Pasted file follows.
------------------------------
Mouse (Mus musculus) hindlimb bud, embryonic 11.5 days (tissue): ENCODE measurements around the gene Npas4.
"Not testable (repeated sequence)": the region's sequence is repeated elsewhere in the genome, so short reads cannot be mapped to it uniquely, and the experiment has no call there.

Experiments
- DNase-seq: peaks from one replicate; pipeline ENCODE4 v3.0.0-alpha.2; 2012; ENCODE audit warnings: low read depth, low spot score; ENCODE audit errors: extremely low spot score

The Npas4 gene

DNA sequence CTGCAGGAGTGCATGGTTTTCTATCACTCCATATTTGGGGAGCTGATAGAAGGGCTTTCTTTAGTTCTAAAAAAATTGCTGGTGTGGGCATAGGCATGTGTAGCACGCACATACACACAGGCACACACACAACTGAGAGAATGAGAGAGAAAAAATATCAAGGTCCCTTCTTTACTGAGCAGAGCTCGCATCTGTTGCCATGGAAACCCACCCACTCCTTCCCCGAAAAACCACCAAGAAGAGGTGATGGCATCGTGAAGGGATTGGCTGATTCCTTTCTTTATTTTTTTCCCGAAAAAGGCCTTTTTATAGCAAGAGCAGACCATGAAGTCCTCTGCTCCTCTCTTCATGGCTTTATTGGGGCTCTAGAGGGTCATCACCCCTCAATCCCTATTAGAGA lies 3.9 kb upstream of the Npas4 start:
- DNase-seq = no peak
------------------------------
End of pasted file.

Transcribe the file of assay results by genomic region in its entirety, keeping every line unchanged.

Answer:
Mouse (Mus musculus) hindlimb bud, embryonic 11.5 days (tissue): ENCODE measurements around the gene Npas4.
"Not testable (repeated sequence)": the region's sequence is repeated elsewhere in the genome, so short reads cannot be mapped to it uniquely, and the experiment has no call there.

Experiments
- DNase-seq: peaks from one replicate; pipeline ENCODE4 v3.0.0-alpha.2; 2012; ENCODE audit warnings: low read depth, low spot score; ENCODE audit errors: extremely low spot score

The Npas4 gene

DNA sequence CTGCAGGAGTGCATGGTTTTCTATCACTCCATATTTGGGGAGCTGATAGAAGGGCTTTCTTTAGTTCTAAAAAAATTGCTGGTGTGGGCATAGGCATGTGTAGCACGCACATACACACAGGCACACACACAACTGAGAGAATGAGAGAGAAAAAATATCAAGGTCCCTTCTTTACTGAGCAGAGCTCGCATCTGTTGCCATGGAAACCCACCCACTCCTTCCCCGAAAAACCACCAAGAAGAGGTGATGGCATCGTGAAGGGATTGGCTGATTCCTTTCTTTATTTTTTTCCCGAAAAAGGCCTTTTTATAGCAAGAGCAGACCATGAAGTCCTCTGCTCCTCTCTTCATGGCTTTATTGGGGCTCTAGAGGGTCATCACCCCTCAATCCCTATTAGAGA lies 3.9 kb upstream of the Npas4 start:
- DNase-seq = no peak